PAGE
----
The Circle (Eggers novel)

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The Circle
The Circle (Dave Eggers novel - cover art).jpg
Book cover of The Circle
Author Dave Eggers
Cover artist Jessica Hische[1]
Country United States
Language English
Genre Science fiction
Publisher Knopf
Publication date
October 8, 2013
Media type Print (hardcover and paperback), audiobook, e-book
Pages 504 pp. (first edition, hardcover)
ISBN 978-0-385-35139-3 (first edition, hardcover)

The Circle is a 2013 dystopian novel written by American author Dave Eggers.[2][3][4]

The novel chronicles tech worker Mae Holland as she joins a powerful Internet company, which starts out as an extremely rewarding experience, but as she works there longer, things start to fall apart.

Plot summary[edit]

The book follows the story of Mae Holland, a recent college graduate who lands a job at The Circle, a powerful technology company run by the so-called "Three Wise Men." Mae owes her job largely to her best friend and college roommate, Annie, one of the forty most influential people in the company. Mae starts out in Customer Experience (CE), the firm's customer service department, but quickly climbs the company ladder. From the beginning, Mae is impressed by amenities at the Circle, including access to top-notch technology, dorm-like housing, gyms, recreation activities and parties. Mae's very first day at the Circle ends with a party where she encounters Francis, who remains a love interest throughout the rest of the novel. Later, Mae encounters and quickly becomes romantically involved with a mysterious colleague named Kalden, even though she is unable to verify his status at the company, or even obtain his last name.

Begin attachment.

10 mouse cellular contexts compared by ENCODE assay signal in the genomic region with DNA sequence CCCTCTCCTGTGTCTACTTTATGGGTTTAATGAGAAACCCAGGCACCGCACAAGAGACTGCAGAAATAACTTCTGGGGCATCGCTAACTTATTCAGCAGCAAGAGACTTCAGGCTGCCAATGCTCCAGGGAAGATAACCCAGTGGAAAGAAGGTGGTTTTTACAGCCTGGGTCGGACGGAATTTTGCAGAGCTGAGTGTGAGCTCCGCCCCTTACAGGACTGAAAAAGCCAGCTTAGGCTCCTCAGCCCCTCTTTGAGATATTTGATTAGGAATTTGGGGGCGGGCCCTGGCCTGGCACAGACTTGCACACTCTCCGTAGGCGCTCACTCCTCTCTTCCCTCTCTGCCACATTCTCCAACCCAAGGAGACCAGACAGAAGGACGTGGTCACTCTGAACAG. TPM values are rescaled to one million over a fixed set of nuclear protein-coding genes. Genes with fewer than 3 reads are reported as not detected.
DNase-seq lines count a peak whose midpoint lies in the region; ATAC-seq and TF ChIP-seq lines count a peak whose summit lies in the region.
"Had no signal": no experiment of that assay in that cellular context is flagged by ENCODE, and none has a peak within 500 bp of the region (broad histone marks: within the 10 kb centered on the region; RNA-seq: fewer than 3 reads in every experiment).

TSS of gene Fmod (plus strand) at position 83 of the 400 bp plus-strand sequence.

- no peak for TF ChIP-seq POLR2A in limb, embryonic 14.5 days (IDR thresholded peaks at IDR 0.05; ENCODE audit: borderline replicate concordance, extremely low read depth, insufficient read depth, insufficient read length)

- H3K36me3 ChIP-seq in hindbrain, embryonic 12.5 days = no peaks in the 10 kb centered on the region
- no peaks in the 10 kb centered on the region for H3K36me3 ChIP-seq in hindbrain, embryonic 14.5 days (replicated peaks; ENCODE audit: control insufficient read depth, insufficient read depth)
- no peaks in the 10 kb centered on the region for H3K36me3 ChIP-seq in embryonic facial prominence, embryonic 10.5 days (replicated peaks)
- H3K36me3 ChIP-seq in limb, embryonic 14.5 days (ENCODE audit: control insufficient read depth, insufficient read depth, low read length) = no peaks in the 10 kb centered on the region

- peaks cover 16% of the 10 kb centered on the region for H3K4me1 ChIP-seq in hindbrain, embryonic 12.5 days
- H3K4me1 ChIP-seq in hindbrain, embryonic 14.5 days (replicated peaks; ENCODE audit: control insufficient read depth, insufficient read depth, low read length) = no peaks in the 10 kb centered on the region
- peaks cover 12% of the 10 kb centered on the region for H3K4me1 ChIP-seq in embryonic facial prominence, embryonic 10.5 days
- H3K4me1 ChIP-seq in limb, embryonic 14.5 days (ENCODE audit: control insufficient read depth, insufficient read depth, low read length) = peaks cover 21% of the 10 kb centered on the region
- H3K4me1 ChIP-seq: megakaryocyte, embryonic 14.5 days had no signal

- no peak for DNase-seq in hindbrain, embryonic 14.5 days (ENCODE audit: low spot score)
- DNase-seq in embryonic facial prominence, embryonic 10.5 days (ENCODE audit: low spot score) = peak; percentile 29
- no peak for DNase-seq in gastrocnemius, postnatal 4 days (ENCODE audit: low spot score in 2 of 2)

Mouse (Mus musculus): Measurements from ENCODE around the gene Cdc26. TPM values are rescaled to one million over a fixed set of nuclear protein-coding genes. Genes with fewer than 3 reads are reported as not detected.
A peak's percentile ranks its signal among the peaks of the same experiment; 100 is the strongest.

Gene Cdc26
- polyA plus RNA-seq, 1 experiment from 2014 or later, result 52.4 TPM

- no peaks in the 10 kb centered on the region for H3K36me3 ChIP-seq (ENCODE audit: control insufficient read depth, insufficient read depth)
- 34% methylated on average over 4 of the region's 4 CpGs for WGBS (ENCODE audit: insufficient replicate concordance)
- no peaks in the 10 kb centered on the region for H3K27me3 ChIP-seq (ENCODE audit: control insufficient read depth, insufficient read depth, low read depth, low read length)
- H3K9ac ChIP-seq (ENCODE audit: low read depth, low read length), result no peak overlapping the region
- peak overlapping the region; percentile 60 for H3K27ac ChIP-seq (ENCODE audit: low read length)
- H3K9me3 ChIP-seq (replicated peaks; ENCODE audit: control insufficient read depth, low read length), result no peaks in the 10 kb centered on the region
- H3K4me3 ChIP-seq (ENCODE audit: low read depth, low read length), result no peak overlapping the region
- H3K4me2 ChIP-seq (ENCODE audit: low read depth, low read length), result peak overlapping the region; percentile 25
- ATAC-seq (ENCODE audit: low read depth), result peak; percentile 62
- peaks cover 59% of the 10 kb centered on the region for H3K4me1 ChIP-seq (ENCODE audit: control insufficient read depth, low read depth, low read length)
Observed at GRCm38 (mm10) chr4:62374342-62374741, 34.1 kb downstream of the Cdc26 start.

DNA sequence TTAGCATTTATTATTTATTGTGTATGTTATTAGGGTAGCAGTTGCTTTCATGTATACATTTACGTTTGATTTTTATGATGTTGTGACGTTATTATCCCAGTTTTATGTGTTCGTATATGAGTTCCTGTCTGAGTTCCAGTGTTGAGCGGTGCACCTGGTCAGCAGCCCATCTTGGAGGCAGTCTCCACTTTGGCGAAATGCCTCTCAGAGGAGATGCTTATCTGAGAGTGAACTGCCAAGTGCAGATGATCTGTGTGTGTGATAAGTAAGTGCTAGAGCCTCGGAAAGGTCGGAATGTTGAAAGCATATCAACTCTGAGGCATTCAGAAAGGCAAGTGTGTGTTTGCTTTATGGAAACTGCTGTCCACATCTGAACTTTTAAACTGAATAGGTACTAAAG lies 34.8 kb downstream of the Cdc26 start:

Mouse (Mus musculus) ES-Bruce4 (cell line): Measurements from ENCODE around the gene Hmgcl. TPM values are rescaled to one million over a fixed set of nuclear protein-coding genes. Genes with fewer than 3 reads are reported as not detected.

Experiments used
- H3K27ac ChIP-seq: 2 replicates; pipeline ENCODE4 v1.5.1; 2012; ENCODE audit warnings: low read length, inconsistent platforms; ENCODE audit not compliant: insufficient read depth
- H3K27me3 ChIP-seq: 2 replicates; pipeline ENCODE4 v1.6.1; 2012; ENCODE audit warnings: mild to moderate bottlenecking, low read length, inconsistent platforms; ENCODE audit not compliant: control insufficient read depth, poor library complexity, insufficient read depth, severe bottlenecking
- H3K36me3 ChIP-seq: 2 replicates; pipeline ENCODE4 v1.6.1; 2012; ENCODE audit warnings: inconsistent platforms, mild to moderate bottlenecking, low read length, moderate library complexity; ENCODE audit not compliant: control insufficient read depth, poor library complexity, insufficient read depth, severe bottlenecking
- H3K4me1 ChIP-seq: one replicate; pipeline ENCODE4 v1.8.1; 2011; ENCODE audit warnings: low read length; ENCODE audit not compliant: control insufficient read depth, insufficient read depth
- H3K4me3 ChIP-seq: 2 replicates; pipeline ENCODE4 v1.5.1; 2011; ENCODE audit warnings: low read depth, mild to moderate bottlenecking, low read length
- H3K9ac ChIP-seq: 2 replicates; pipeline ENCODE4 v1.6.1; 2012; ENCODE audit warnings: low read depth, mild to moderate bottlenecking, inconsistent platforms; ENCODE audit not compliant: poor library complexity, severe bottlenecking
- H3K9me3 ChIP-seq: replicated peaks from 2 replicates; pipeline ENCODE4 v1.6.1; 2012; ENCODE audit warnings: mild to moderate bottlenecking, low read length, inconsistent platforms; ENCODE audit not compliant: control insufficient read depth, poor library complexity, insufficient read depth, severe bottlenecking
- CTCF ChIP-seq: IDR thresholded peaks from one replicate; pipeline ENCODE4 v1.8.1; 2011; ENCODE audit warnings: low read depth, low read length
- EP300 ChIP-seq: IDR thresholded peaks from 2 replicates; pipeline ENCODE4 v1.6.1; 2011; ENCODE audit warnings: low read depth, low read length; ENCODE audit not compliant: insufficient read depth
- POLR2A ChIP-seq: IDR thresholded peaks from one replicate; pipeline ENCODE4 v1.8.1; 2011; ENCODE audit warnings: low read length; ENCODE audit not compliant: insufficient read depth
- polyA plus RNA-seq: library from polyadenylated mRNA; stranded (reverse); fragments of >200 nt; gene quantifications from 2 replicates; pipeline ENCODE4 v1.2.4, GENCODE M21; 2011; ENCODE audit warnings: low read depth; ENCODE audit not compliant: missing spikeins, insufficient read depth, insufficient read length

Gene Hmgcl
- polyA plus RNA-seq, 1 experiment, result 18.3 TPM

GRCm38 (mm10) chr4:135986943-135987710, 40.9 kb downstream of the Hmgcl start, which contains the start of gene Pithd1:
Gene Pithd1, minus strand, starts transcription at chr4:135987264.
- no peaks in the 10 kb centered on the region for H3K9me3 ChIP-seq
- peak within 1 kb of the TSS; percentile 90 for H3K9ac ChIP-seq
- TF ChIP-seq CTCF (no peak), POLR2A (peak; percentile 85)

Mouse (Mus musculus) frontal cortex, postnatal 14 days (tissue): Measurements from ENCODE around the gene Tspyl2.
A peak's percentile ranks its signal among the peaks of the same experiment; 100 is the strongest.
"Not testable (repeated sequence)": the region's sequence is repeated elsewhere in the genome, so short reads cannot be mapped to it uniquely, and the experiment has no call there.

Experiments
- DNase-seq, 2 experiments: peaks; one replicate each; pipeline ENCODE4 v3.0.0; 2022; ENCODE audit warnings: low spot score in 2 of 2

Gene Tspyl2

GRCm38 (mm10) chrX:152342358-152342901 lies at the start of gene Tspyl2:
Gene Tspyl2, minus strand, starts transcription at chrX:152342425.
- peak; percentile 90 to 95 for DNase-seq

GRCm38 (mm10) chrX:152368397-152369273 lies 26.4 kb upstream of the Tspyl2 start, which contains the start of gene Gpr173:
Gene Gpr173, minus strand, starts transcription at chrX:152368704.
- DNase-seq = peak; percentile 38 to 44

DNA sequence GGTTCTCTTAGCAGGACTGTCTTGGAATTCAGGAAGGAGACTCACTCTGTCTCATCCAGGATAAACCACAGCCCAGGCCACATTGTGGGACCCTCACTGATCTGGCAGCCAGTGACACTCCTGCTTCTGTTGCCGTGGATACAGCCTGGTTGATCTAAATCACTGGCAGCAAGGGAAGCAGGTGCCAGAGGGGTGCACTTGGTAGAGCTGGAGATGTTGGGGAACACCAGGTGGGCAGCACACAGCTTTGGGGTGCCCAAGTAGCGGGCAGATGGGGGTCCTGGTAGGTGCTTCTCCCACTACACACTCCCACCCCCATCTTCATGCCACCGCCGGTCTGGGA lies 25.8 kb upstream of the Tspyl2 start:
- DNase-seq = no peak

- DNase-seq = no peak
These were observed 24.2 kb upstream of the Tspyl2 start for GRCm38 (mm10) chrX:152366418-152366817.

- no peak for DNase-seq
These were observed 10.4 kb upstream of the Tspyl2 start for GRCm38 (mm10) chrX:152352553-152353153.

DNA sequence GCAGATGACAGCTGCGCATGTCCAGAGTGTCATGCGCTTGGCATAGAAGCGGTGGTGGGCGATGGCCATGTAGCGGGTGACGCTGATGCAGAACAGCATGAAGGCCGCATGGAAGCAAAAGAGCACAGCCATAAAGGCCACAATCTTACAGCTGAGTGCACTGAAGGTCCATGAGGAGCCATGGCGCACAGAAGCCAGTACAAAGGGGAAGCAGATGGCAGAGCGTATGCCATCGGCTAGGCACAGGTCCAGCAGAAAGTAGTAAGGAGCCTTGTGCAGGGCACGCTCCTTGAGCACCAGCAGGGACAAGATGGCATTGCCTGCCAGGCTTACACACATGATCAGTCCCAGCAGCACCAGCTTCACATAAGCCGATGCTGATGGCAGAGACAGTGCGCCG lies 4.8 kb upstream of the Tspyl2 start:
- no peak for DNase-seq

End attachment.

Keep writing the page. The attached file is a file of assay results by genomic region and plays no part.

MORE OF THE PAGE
Meanwhile, the Circle continues to develop a range of sophisticated technologies, including SeeChange: light, portable cameras that can provide real-time video with minimal efforts. Eventually, SeeChange cameras are worn all day long by politicians wishing to be 'transparent', allowing the public to see what they are seeing at all times.

Another subplot is the diagnosis of Mae's father with multiple sclerosis, which eventually leads Mae to enroll her parents on her health care, which in turn drives them to install SeeChange cameras in their home. After a brief incident with her own legal issues, Mae ends up agreeing to wear a SeeChange device herself (called going transparent), representing her own growing role in the company, epitomized by a public talk in which she insists, "secrets are lies," "sharing is caring," and "privacy is theft." Mae's job now mainly consists of touring the campus and showing customers future products; any hints of her own doubts about privacy seem dropped, in contrast to her ex-boyfriend Mercer, who has internet phobia and eventually insists on going "off the grid" to escape the increasingly far-reaching influence of the Circle and its technologies. Kalden calls Mae, warning her that The Circle must be stopped, but she refuses to listen.